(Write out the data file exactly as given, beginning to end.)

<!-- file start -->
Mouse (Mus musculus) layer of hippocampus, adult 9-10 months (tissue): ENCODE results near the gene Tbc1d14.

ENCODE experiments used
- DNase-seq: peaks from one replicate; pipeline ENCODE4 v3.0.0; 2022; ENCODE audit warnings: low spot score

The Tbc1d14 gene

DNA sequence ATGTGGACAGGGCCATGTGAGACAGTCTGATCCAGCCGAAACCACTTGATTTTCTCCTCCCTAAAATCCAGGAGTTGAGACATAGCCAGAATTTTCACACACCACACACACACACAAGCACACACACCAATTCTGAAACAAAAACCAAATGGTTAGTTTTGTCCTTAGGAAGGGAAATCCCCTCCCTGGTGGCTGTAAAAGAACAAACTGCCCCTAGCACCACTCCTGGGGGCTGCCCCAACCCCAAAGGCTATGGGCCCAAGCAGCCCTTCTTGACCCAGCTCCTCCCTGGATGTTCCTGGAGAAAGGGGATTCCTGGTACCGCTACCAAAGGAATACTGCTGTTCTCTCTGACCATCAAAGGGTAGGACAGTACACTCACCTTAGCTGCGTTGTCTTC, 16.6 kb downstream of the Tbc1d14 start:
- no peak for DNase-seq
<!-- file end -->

Mouse (Mus musculus) layer of hippocampus, adult 9-10 months (tissue): ENCODE results near the gene Tbc1d14.

ENCODE experiments used
- DNase-seq: peaks from one replicate; pipeline ENCODE4 v3.0.0; 2022; ENCODE audit warnings: low spot score

The Tbc1d14 gene

DNA sequence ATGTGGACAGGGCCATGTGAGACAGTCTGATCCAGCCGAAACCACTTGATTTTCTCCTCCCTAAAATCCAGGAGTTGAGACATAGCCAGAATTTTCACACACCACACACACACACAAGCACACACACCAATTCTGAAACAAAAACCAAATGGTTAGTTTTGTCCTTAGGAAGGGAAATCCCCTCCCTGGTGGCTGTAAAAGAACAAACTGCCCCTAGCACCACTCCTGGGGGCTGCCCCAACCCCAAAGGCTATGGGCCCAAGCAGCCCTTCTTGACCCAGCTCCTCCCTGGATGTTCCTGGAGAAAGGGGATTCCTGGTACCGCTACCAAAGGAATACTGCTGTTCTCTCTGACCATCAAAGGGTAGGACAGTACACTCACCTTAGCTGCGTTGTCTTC, 16.6 kb downstream of the Tbc1d14 start:
- no peak for DNase-seq